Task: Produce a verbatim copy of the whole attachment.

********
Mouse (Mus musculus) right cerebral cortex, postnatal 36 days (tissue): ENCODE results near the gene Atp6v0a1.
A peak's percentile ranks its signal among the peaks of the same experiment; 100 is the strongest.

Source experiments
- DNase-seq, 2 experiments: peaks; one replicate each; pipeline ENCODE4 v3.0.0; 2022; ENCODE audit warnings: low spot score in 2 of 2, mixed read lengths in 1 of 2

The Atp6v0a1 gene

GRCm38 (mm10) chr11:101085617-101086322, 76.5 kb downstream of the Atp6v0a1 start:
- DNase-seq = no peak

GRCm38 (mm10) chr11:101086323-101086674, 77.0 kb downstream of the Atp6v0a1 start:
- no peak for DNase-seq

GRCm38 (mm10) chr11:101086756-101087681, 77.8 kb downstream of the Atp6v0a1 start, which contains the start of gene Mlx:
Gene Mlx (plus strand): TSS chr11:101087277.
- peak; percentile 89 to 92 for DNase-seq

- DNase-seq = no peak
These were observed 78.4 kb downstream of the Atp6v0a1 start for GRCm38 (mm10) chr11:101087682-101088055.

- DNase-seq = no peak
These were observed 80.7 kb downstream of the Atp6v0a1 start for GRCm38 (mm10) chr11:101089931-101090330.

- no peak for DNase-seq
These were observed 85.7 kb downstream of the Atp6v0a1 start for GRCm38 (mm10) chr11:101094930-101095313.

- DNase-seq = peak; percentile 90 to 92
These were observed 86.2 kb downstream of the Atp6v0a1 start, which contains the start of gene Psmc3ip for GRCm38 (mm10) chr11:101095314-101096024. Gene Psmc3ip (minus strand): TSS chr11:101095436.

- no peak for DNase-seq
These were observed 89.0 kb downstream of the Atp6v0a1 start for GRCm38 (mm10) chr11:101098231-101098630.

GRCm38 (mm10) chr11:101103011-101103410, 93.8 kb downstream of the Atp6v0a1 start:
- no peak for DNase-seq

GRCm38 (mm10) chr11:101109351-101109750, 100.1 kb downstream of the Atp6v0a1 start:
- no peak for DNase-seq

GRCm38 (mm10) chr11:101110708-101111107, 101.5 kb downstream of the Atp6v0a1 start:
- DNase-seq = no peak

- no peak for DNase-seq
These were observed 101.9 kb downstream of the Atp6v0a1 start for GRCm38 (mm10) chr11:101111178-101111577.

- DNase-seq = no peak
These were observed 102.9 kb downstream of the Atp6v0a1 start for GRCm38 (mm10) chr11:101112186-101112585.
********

Mouse (Mus musculus) right cerebral cortex, postnatal 36 days (tissue): ENCODE results near the gene Atp6v0a1.
A peak's percentile ranks its signal among the peaks of the same experiment; 100 is the strongest.

Source experiments
- DNase-seq, 2 experiments: peaks; one replicate each; pipeline ENCODE4 v3.0.0; 2022; ENCODE audit warnings: low spot score in 2 of 2, mixed read lengths in 1 of 2

The Atp6v0a1 gene

GRCm38 (mm10) chr11:101085617-101086322, 76.5 kb downstream of the Atp6v0a1 start:
- DNase-seq = no peak

GRCm38 (mm10) chr11:101086323-101086674, 77.0 kb downstream of the Atp6v0a1 start:
- no peak for DNase-seq

GRCm38 (mm10) chr11:101086756-101087681, 77.8 kb downstream of the Atp6v0a1 start, which contains the start of gene Mlx:
Gene Mlx (plus strand): TSS chr11:101087277.
- peak; percentile 89 to 92 for DNase-seq

- DNase-seq = no peak
These were observed 78.4 kb downstream of the Atp6v0a1 start for GRCm38 (mm10) chr11:101087682-101088055.

- DNase-seq = no peak
These were observed 80.7 kb downstream of the Atp6v0a1 start for GRCm38 (mm10) chr11:101089931-101090330.

- no peak for DNase-seq
These were observed 85.7 kb downstream of the Atp6v0a1 start for GRCm38 (mm10) chr11:101094930-101095313.

- DNase-seq = peak; percentile 90 to 92
These were observed 86.2 kb downstream of the Atp6v0a1 start, which contains the start of gene Psmc3ip for GRCm38 (mm10) chr11:101095314-101096024. Gene Psmc3ip (minus strand): TSS chr11:101095436.

- no peak for DNase-seq
These were observed 89.0 kb downstream of the Atp6v0a1 start for GRCm38 (mm10) chr11:101098231-101098630.

GRCm38 (mm10) chr11:101103011-101103410, 93.8 kb downstream of the Atp6v0a1 start:
- no peak for DNase-seq

GRCm38 (mm10) chr11:101109351-101109750, 100.1 kb downstream of the Atp6v0a1 start:
- no peak for DNase-seq

GRCm38 (mm10) chr11:101110708-101111107, 101.5 kb downstream of the Atp6v0a1 start:
- DNase-seq = no peak

- no peak for DNase-seq
These were observed 101.9 kb downstream of the Atp6v0a1 start for GRCm38 (mm10) chr11:101111178-101111577.

- DNase-seq = no peak
These were observed 102.9 kb downstream of the Atp6v0a1 start for GRCm38 (mm10) chr11:101112186-101112585.